The Ortlieb Gravel-Pack front panniers are a more compact version of their current Sport-Roller pannier. The Sport-Roller has 25 liters of storage space, while the new Gravel-Pack has 22 liter. The Gravel-Pack features Ortlieb’s signature 3M Scotchlite reflectors on the sides of the bag and double lower mounting hooks for V-shaped racks. The Gravel-Pack will be available this fall and will retail at $170.
And now a little sneak-peek at 2018 products:
The Ortlieb Seat-Pack M is a compact version the currently available Seat-Pack. Both bags offer Ortlieb’s 3M Scotchlite reflectors, honeycomb texture, waterproof with a roll closure, and the air release valve.
The original Seat-Pack is a substantial 16.5 liters while the M is a cozy 11 liters. Because the M is smaller, Ortlieb was able to make the seat post attachment a single velcro strap versus the original’s double. The benefits to a single seat post attachment are that it can now be used on a dropper post and it’s also more usable for petite cyclists who have limited space to attach a bag to the seat post. Price: $145
Another evolved product is the Handlebar-Pack S, again another shrunken version of the original. The S is 15.7 inches wide and 6.7 inches in diameter. Its short length makes it a good candidate for drop bars, with the capacity for up to 9 liters. The S has 3M Scotchlite reflectors, honeycomb texture, and is waterproof with roll closures. Price: $125
Ortlieb also has two brand new bags for 2018. One is the Frame-Pack Top Tube, a narrow frame bag that accommodates water bottle cages or rear shocks. The Frame-Pack is waterproof and offers 4 liters of volume. Price: $135
The second bag is the Cockpit-Pack, a waterproof bag positioned on the top tube to house a few small essentials in an easy-access location. It looks as though it could hold a cell phone, keys and a snack easily. Price: $55
All Ortlieb products come with a 5-year warranty.
Ortlieb also had their no-sew patches on-site. Patches are awesome, but holes in your waterproof gear are not. Thanks for the patch!
Keep Reading: Check out more coverage from the 2017 Sea Otter Classic here.
Over the past several years, Salsa has defined itself has a bicycle brand dedicated to adventures that lie beyond the ordinary bike ride. Epic-distance riding, exploration and bona fide bikepacking have become the company’s hallmark. Thus it should come as no surprise that Salsa has doubled down on this vision by announcing a complete set of bikepacking bags and accessories. We first heard about the EXP Series back in July.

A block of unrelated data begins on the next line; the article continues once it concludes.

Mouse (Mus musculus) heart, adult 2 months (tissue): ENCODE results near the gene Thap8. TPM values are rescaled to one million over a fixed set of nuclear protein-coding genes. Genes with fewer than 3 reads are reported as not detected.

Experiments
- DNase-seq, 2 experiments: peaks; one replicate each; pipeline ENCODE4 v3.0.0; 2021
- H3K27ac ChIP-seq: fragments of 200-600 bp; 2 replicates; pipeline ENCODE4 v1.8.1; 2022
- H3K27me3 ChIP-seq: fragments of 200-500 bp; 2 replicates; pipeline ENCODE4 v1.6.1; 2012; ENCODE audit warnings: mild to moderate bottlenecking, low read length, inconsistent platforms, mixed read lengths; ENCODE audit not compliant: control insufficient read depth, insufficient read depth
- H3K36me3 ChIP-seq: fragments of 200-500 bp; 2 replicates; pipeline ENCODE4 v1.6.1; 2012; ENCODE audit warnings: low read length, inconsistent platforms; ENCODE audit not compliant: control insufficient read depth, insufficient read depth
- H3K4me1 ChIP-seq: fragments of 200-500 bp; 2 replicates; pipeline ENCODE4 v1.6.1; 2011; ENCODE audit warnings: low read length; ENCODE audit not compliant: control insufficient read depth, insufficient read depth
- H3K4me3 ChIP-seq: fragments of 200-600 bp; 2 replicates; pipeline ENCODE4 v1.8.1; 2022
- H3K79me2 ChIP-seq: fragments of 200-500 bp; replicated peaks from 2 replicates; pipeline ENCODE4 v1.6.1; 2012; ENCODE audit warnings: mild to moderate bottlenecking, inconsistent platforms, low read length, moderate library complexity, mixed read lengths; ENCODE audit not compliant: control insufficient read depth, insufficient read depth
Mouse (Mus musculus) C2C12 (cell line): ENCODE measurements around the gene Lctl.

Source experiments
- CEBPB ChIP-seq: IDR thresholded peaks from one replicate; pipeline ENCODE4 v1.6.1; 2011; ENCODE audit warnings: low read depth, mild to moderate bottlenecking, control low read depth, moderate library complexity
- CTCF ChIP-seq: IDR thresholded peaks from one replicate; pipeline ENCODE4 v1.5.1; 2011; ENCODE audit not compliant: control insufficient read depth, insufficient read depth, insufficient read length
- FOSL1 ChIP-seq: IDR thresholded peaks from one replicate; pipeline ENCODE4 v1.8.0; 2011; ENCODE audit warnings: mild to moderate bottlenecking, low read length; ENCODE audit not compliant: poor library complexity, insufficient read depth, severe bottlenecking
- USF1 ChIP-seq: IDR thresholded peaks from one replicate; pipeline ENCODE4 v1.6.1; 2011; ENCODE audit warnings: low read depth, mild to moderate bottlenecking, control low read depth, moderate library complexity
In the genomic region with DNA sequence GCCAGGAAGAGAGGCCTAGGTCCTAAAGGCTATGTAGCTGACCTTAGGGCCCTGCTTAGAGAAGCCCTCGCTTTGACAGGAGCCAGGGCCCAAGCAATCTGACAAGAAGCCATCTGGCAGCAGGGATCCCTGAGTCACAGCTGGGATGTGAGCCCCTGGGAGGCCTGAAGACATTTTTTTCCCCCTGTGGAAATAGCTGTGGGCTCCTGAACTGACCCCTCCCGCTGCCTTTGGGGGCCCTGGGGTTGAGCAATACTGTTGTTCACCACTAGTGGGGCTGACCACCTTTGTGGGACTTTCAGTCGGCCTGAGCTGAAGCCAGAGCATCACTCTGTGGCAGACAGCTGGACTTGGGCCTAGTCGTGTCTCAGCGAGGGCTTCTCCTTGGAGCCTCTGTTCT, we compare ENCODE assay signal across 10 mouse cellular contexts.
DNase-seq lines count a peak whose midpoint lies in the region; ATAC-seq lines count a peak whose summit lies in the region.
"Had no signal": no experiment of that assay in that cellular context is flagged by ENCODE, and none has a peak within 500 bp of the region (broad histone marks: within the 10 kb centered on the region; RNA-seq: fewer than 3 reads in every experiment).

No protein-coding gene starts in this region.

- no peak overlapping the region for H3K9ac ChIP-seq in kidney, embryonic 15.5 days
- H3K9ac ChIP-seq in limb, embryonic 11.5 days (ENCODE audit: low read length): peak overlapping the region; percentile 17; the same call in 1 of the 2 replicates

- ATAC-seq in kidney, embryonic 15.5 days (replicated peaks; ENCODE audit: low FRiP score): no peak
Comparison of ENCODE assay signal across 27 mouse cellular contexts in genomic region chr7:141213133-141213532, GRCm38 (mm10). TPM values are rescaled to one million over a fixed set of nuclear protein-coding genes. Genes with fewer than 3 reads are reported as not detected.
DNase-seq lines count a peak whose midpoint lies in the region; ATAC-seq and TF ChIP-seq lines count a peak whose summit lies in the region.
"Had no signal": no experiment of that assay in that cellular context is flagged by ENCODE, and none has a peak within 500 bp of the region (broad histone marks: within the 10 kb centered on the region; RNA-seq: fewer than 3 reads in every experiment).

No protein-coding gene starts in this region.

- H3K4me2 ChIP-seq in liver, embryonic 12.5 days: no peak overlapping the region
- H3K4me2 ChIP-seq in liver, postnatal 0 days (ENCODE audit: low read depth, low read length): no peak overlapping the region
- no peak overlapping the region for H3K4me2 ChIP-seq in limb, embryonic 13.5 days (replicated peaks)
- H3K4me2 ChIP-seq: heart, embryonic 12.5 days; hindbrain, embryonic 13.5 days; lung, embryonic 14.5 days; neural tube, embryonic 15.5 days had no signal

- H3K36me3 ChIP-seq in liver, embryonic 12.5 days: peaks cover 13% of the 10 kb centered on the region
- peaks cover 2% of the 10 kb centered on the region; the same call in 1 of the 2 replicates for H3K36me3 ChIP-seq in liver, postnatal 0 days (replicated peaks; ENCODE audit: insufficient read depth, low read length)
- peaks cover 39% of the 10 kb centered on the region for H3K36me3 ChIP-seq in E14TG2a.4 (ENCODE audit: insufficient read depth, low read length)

As Salsa states, the EXP Series Bikepacking gear is, “built with the adventure-ready intentionality, functionality, and get-after-it-ability that you’ve come to expect from Salsa. The EXP Series invites possibility and the potential to transform any ride into so much more.” The EXP moniker is derived from three words batted about when mentioning Salsa Cycles: explore; experience; and expedition.
The EXP series is comprised of seven distinct products. While these items are designed to fit Salsa bikes, they’re likely also to fit the bike you ride:
- Cutthroat Framepack
- Toptube Bag
- Anything Cradle
- Dry Bag
- Front Pouch
- Front Straps
Let’s take a quick look at each item.
Available in four sizes (3.5L; 4.5L; 5.2L; and 6.1L), this weather-resistant frame fastens to the inside of the main triangle and features 500D Nylon with TPU lamination and PU coating, 1000D Polyester with dual-sided TPU lamination, #10 weather-resistant YKK Zippers, and Duraflex Hardware. Internal hook/loop dividers help keep gear separate and balanced, and it has the capacity for a water bladder for your inevitable hydration needs during the long haul.
Handy for those small items you often reach for – like gel packs, lip balm and cigarettes…or chewing gum if you prefer…this 1.2L toptube bag can be attached to Salsa frames that feature bottle mounts on the toptube (we haven’t confirmed if it’ll mount to other bikes with similar mounts like the OPEN U.P.) Features include two internal mesh pockets and a closed-cell foam structure for increased stability.